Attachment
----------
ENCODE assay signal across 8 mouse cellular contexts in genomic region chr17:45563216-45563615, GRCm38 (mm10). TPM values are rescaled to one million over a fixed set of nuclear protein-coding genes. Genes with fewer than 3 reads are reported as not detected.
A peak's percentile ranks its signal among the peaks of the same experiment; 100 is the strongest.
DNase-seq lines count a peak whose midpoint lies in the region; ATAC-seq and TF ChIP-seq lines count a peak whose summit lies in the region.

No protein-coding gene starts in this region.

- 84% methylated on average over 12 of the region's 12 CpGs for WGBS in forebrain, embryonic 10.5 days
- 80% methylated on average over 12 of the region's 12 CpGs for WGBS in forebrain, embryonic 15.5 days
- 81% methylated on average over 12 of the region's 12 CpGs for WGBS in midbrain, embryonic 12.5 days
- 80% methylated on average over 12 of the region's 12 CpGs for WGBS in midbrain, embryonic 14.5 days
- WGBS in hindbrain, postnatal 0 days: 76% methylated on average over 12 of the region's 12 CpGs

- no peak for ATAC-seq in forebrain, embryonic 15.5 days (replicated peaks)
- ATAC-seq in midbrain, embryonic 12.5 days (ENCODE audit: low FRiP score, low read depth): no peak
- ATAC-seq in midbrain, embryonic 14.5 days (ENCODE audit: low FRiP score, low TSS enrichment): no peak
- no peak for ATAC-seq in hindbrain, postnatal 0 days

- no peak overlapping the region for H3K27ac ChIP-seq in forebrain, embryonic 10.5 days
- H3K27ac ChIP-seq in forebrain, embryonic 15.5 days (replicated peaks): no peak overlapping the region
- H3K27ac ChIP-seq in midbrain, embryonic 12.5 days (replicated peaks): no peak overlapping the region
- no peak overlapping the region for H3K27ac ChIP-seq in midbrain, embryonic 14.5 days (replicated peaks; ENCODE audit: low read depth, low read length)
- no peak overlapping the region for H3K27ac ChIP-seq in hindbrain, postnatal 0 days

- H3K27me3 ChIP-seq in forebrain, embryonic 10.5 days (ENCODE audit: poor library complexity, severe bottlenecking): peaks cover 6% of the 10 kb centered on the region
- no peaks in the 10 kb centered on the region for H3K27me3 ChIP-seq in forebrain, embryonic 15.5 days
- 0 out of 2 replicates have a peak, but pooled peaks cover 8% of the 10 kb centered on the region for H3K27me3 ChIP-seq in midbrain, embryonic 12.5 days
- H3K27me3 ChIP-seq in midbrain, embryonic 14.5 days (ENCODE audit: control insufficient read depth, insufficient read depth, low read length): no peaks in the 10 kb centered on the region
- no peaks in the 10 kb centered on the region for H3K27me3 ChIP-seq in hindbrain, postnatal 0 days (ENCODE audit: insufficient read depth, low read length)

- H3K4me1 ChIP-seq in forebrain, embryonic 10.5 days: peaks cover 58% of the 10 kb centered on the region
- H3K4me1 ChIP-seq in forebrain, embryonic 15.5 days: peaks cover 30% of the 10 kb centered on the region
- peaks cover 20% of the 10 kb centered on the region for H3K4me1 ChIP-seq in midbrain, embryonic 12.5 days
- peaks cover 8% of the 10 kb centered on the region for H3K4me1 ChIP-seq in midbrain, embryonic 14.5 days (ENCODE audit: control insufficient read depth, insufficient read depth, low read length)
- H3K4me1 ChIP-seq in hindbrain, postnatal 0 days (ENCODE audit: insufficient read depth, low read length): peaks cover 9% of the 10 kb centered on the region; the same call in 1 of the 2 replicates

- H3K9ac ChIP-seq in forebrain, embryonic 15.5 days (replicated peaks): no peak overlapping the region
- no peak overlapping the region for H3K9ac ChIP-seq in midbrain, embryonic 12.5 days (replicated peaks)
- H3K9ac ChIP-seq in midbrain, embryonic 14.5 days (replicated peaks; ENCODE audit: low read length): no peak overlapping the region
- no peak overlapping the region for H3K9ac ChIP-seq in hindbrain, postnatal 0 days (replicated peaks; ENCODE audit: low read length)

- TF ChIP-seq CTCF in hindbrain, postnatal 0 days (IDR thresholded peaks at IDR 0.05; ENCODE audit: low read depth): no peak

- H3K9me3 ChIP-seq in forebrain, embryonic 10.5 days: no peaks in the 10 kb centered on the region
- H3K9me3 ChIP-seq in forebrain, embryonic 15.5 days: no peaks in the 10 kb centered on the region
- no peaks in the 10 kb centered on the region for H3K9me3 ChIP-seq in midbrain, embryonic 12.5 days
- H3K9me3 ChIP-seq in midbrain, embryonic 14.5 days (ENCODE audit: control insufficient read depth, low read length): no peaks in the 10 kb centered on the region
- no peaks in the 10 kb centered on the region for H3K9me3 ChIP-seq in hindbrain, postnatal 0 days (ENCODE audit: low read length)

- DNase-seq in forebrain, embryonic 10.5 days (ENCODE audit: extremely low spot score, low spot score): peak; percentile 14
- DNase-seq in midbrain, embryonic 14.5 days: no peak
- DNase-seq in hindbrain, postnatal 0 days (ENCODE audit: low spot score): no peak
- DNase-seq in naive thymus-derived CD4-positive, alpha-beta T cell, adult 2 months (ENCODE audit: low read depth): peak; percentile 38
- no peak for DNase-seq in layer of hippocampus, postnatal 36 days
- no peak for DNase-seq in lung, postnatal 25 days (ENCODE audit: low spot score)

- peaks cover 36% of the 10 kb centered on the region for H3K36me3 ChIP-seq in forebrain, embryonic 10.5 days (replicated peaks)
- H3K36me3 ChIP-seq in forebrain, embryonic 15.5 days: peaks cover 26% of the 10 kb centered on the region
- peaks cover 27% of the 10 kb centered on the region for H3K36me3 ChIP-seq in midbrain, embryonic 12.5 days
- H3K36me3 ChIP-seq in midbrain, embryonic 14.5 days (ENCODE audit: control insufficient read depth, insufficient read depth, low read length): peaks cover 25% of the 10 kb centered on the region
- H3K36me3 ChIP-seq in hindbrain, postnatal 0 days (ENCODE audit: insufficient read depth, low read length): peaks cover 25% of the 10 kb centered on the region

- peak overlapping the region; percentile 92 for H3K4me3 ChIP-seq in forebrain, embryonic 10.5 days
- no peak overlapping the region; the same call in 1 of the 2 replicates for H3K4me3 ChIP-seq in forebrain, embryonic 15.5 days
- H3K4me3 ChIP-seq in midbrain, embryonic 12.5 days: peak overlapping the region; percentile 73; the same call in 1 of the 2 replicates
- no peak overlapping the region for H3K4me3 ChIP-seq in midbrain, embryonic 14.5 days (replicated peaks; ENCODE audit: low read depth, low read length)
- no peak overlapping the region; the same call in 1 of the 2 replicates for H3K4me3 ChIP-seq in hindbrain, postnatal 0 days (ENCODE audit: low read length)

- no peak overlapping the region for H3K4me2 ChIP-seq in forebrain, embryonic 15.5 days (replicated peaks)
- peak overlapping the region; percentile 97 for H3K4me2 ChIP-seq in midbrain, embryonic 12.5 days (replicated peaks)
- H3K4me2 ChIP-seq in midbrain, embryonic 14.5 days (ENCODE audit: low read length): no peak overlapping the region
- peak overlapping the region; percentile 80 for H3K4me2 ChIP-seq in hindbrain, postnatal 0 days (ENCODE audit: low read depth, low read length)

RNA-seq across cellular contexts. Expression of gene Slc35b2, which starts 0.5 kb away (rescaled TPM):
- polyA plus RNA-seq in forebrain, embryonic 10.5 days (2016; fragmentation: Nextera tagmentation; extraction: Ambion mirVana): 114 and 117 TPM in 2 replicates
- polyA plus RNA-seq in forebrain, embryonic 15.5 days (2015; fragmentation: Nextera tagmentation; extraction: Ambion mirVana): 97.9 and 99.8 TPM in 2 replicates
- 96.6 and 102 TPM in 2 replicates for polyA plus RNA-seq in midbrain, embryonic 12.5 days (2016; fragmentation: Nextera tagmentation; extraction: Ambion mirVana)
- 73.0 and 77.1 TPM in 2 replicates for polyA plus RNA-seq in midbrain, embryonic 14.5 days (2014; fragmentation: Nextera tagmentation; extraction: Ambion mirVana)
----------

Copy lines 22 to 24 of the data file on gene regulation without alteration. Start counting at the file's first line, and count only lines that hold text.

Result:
- H3K27me3 ChIP-seq in midbrain, embryonic 14.5 days (ENCODE audit: control insufficient read depth, insufficient read depth, low read length): no peaks in the 10 kb centered on the region
- no peaks in the 10 kb centered on the region for H3K27me3 ChIP-seq in hindbrain, postnatal 0 days (ENCODE audit: insufficient read depth, low read length)

- H3K4me1 ChIP-seq in forebrain, embryonic 10.5 days: peaks cover 58% of the 10 kb centered on the region